Is showing-up half the battle?

In the office we have been discussing the possibility of developers Working from home recently. With mixed reactions, and mixed experiences.  Judging by this comment from the Yahoo! boss a couple of years ago we are not alone.

Marissa Meyer’s view on home working was:

“To become the absolute best place to work, communication and collaboration will be important, so we need to be working side-by-side. That is why it is critical that we are all present in our offices. Some of the best decisions and insights come from hallway and cafeteria discussions, meeting new people, and impromptu team meetings. Speed and quality are often sacrificed when we work from home. We need to be one Yahoo!, and that starts with physically being together.”

My personal experience was that as a developer when I was working on a clear piece of work I found working from home far more productive, less distractions, I enjoyed my own domain and often it seemed like coming to the office was unnecessary. I am by no means someone that has a negative impression of remote working.

But Scrum is a very different way of working. Pair programming is common and even when not pairing there are continual short conversations; clarifications; general evolution and interaction when implementing and testing stories. The to-and-fro is never ceasing, there is a buzz to the team process.  My experience is that even the need to pick up a phone breaks that flow and interrupts the spontaneity.  A dev may have a very quick trivial question for the Product Owner and may feel comfortable asking it in the context of a team room, but if they need to make a phone call they may not bother and make an independent assumption – I have seen it happen regularly, and assumptions are the path to the dark side.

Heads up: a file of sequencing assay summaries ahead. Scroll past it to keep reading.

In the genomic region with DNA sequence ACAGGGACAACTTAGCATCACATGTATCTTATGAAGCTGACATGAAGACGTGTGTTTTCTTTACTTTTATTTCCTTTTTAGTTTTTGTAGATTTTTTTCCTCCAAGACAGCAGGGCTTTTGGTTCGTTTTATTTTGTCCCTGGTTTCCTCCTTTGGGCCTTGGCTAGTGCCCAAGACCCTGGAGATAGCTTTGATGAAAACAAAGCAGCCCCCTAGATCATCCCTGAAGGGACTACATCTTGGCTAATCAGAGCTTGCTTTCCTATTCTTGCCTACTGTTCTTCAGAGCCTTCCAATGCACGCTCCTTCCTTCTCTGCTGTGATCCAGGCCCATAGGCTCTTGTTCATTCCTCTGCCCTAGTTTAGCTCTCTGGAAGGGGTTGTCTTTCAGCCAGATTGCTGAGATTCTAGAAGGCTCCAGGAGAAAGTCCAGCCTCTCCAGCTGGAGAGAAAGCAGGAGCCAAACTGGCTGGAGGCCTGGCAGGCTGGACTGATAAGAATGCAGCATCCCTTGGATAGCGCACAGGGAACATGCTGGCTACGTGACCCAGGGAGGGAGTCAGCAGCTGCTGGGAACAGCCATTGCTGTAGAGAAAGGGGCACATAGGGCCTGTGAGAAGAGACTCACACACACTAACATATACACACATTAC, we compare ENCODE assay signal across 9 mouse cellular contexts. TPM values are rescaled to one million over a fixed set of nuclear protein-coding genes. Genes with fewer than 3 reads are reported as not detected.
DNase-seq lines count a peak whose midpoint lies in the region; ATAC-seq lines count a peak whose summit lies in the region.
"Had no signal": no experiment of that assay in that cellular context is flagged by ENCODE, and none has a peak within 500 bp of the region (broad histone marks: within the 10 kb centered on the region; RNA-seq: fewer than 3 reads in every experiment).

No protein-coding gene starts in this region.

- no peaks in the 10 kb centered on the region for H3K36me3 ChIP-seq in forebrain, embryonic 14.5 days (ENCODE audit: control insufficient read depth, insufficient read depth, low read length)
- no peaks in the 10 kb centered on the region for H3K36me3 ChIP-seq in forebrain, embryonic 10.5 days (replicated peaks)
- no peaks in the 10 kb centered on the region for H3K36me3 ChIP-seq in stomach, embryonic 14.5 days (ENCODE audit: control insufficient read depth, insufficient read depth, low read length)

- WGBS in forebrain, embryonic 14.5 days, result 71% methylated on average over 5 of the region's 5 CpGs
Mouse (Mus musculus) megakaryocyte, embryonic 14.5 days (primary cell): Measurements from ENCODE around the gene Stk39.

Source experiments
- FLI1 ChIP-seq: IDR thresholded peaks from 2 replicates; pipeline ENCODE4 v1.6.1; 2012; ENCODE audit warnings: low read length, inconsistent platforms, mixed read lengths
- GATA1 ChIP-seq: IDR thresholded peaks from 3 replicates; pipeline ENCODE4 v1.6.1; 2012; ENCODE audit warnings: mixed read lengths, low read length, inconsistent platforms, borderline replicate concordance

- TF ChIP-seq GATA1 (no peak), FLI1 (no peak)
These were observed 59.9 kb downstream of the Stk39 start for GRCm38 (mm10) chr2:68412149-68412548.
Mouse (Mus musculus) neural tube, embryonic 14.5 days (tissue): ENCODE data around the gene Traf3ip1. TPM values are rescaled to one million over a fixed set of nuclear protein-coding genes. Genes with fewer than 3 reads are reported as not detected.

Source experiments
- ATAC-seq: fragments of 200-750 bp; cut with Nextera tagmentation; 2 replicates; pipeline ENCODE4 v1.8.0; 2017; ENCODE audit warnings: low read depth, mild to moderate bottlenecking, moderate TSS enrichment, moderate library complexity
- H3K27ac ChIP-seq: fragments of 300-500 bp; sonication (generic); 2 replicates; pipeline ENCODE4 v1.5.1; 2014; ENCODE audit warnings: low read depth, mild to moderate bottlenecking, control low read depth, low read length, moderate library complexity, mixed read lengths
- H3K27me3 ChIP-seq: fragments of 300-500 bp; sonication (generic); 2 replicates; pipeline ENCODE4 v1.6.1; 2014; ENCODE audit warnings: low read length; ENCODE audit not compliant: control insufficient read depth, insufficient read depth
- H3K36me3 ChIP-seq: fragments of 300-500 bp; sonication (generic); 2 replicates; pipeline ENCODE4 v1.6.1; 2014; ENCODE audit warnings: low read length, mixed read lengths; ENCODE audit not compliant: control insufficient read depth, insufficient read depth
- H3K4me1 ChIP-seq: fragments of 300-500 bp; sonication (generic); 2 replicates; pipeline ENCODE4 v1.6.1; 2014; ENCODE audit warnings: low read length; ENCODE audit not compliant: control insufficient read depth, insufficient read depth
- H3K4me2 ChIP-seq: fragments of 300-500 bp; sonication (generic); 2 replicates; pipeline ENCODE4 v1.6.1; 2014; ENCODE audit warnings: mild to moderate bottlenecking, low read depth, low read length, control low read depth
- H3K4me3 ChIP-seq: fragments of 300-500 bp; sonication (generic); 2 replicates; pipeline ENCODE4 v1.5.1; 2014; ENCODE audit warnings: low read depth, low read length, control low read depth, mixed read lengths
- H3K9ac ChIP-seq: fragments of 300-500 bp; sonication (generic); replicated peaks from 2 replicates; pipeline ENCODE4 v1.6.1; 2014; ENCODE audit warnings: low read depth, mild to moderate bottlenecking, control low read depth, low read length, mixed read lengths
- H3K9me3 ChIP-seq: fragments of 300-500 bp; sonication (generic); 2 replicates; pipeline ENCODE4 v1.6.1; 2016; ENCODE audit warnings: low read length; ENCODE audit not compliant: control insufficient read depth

I know there are a lot of teams that work remotely, and some successfully, I am not saying it can’t work, but my preference for a truly productive team is to have the whole team together in one room all working together.

That doesn’t exclude consideration for flexi-time, family emergencies, general common sense, good-will and the practicalities of life, all of those are far more important than rules on attendance. But in my opinion the norm should be everyone in the office in one room all together working towards a common goal.

Like Yahoo! we want to create an environment where we can be successful, we also want to create an environment where employees feel valued and respected, where their needs are considered important and ultimately a place where they want to work. But in my idealist vision at least Working from home is a ‘perk’ that doesn’t fit easily with Agile/Scrum. One of the core principles of Agile is The most efficient and effective method of conveying information to and within a development team is face-to-face conversation.

Whilst it is possible to make Scrum work remotely anything that gets in the way of face to face conversation is an impediment that I would prefer to remove if I can. There are many tools to reduce that impediment but I’d rather remove it entirely and have everyone in the same room.

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